Laurie Grobman

Distinguished Professor, English and Women's Studies
Franco Building, 115

Dr. Laurie Grobman is a distinguished professor of English and women’s studies at Penn State Berks. Grobman’s teaching, research, and service interests center on community-engaged scholarship and antiracist education. Grobman studies and teaches about the many ways language and writing work in the world, whether for good or ill. She, her students, and numerous community partners focus on the power of dominant narratives, asking and answering such questions as who controls them, who’s left out and why, what are the consequences of these omissions and erasures, and how do we challenge dominant narratives and make way for alternatives.

Toward these ends, Grobman has facilitated student and community collaborations in her classes  for nearly two decades to produce local storytelling, oral history, and history projects that (re)write and intervene in dominant but distorted narratives of Reading, Pennsylvania, and its people. She and her students have partnered with numerous community organizations and individuals on these projects, such as Latino, Latina, and Latinx activists and change-makers; Centro Hispano; the NAACP Reading branch; the former Central Pennsylvania African American Museum (CPAAM); Olivet Boys and Girls Club; Star City Boxing; the We Are Reading dancers; and more. Read these stories online >

Along with Dr. Ebonie Cunningham Stringer, assistant professor of criminal justice at Penn State Berks, and Edna Garcia-Dipini, founder of the RIZE Program, Grobman is a 2023 recipient of a $1,600,000 Violence Intervention and Prevention grant from the Pennsylvania Commission on Crime and Delinquency. She is the special projects director and a leadership team member of Not One More: A Peace and Justice Project, serving youth and young adults ages 14-21 using an evidence-based, public health approach to curing violence. The term “Not One More” represents the projects’ leaders hope that not one more child will be lost to violence and not one more youth will use violence to solve conflicts.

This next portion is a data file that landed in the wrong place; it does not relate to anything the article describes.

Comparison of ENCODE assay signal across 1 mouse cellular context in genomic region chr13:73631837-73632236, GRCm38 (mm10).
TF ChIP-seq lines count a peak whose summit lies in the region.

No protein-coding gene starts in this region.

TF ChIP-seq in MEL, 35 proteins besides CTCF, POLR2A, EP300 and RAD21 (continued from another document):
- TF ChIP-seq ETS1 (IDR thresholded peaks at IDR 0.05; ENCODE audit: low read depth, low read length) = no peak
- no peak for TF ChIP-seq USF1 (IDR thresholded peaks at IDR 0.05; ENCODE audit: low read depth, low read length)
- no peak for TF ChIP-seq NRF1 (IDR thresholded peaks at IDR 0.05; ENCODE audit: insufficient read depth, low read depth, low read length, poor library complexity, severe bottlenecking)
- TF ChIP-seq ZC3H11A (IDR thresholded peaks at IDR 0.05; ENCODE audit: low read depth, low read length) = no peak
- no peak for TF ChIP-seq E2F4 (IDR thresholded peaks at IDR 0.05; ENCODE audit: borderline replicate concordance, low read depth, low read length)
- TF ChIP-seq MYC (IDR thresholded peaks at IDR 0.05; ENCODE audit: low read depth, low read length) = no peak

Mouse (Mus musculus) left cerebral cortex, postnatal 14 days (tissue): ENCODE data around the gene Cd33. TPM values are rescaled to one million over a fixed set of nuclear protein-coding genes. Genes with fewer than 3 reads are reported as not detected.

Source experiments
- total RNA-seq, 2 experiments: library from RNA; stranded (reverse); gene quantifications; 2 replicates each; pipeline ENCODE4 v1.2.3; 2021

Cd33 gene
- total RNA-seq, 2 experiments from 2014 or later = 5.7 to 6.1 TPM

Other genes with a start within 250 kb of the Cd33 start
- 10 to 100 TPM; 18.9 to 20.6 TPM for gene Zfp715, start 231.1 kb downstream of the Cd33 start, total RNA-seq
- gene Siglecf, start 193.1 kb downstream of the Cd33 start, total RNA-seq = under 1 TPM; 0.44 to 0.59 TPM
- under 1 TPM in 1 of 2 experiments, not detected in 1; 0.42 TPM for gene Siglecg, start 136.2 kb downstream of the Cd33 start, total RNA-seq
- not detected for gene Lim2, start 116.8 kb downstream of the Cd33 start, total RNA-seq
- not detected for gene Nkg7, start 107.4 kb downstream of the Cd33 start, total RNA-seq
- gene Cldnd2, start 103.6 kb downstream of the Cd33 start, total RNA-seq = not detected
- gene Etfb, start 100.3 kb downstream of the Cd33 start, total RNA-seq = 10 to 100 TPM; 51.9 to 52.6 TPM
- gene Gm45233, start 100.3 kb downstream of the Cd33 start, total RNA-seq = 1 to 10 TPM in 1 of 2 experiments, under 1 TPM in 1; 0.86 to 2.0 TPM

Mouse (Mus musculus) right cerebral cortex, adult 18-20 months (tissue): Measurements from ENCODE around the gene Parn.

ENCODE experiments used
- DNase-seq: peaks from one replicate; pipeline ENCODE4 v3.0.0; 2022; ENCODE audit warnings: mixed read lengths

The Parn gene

Grobman also facilitates a community storytelling project, “Not One More: A Community’s Stories of Loss and Love,” to highlight the experiences of Reading and Muhlenberg, Pennsylvania, residents who have been impacted by violence in both direct and indirect ways. Through storytelling, individuals impacted by violence may begin to heal, and their words and stories can impact the communities in which they live. These stories will be housed on a website and will be shared at four public events over two years. 

Learn more about and become involved with “Not One More: A Community’s Stories of Loss and Love,” >


Grobman, L. Nicholas Kopp*, Elijah Schade*, and Wyatt Conrad.* “'Anti-racist Commemorative Intervention' at the Hopewell Furnace National Historic Site.College English, vol. 85, no. 1, 2022, pp. 13-36. (*undergraduates) Babich, Jessica,* MaryKate Cotter*, Jacqueline Oleas*, Addison Procak*, and L. Grobman. “Preparing Students to Learn about Antiracism: Voices from Four Undergraduate Antiracist Learners,” Race and Pedagogy Journal: Teaching and Learning for Justice, vol. 5, no. 2, 2021, pp. 1-49.

Grobman, Laurie, and E. Michele Ramsey. Major Decisions: College, Career, and the Case for the Humanities. University of Pennsylvania Press, 2020.

Grobman, Laurie. “Lynn Nottage’s This is Reading: (Re)Identifying a City in Story.” Storytelling, Self, Society vol. 15, no. 2, 2019, pp. 166-90. (published in 2020)

Ph.D., English, Lehigh University

M.A., English, Villanova University

M.S., Criminology, University of Pennsylvania

B.A., Sociology, University of Pennsylvania